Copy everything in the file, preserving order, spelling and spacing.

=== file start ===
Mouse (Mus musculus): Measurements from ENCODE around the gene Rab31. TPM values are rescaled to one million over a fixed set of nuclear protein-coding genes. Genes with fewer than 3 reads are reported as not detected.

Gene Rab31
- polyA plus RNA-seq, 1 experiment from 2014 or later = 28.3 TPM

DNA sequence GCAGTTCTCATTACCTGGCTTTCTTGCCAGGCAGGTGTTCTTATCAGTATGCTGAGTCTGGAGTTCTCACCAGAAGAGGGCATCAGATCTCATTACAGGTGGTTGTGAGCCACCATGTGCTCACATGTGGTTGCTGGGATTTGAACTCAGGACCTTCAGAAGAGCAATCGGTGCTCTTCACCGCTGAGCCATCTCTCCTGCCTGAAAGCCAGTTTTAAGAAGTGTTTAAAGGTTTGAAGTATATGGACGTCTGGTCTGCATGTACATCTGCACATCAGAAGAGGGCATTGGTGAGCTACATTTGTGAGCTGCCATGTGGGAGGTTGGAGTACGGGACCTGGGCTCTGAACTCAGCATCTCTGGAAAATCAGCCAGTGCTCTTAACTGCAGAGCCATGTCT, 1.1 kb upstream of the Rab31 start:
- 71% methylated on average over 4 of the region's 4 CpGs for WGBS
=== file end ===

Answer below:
Mouse (Mus musculus): Measurements from ENCODE around the gene Rab31. TPM values are rescaled to one million over a fixed set of nuclear protein-coding genes. Genes with fewer than 3 reads are reported as not detected.

Gene Rab31
- polyA plus RNA-seq, 1 experiment from 2014 or later = 28.3 TPM

DNA sequence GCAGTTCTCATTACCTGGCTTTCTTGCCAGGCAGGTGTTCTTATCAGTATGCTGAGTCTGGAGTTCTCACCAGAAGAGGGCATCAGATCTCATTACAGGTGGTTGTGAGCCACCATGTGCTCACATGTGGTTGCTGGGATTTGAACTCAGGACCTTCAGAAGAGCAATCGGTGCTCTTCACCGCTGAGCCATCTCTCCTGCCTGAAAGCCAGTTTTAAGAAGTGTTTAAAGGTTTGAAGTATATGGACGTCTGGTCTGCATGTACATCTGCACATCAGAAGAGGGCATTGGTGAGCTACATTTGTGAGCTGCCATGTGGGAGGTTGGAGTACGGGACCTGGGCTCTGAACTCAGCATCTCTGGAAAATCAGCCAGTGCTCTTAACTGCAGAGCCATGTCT, 1.1 kb upstream of the Rab31 start:
- 71% methylated on average over 4 of the region's 4 CpGs for WGBS